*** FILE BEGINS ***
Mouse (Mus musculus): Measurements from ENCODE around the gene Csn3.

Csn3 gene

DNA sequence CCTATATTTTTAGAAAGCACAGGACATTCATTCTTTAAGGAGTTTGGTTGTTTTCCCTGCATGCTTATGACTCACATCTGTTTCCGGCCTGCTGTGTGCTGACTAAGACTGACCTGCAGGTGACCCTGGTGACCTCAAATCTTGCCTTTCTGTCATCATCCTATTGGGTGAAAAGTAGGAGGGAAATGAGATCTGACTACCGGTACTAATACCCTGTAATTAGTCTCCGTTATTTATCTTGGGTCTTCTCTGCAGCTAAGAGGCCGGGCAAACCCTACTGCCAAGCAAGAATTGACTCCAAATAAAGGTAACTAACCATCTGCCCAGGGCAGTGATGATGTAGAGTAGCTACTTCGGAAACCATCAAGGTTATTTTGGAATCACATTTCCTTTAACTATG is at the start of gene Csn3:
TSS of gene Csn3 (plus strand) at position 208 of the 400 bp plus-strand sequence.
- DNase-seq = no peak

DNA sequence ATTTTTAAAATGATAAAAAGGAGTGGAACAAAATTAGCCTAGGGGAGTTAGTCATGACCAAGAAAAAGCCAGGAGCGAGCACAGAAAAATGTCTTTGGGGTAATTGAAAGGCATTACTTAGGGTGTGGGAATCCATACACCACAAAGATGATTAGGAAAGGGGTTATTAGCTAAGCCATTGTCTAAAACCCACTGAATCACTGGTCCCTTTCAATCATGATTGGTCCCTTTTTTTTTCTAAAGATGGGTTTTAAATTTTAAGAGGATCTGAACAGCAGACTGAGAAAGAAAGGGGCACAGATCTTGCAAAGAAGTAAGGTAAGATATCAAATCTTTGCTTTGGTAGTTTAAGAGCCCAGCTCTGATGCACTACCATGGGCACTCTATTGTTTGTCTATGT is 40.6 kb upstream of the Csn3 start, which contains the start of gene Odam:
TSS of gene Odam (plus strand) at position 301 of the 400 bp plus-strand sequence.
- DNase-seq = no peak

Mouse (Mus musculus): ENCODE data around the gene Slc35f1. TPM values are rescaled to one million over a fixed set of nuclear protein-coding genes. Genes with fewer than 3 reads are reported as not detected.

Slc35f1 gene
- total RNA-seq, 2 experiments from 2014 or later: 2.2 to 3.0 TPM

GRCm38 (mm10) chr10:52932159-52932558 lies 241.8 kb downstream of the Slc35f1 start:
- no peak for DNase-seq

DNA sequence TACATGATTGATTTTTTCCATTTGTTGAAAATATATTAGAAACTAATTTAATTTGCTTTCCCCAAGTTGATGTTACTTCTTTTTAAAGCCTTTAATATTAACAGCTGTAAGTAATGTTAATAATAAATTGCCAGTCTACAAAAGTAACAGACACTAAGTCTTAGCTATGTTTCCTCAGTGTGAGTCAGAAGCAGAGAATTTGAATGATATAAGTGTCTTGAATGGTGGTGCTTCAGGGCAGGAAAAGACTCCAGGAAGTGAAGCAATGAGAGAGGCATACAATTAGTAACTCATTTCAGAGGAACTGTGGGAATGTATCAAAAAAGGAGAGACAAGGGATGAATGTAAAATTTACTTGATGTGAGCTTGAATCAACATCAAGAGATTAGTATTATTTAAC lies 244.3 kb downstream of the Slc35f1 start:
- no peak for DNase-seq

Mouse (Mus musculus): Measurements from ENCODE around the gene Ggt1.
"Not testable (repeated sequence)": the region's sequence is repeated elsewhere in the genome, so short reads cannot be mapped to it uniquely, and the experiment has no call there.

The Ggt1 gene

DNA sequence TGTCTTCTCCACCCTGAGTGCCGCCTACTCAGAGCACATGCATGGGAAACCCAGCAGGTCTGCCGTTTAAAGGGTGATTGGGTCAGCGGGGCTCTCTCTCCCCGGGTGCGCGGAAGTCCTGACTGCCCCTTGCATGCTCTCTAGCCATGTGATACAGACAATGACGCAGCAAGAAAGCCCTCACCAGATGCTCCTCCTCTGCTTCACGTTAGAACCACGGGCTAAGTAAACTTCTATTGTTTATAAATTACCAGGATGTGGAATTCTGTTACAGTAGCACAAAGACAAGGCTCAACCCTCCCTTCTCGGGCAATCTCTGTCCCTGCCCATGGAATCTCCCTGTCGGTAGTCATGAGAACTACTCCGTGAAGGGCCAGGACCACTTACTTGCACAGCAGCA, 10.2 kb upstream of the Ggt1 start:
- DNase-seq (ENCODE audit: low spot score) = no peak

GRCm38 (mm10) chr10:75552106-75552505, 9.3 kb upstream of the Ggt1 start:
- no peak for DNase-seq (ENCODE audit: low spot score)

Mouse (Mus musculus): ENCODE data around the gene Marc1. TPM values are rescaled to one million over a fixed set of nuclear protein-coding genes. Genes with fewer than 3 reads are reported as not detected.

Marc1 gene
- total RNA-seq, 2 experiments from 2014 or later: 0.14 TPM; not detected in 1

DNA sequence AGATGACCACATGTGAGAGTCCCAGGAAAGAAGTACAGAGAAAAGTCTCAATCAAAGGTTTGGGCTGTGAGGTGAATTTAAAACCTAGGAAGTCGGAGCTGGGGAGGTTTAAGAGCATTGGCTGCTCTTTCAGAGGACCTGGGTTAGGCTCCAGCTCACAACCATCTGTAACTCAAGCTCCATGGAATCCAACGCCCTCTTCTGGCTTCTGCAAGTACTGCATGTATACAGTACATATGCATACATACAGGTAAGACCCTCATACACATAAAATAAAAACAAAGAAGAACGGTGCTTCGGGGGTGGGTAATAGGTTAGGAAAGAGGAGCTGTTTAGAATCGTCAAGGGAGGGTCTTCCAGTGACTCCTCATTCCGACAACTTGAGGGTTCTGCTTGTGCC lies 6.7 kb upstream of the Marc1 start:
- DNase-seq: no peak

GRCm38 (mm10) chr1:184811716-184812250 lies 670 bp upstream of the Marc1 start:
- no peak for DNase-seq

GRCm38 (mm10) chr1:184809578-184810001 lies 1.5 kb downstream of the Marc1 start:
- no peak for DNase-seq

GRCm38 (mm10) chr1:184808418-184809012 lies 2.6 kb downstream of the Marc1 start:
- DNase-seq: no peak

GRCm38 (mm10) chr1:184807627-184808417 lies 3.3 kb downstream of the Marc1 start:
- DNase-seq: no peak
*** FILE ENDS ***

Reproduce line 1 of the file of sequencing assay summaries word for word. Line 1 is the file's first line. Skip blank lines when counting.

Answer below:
Mouse (Mus musculus): Measurements from ENCODE around the gene Csn3.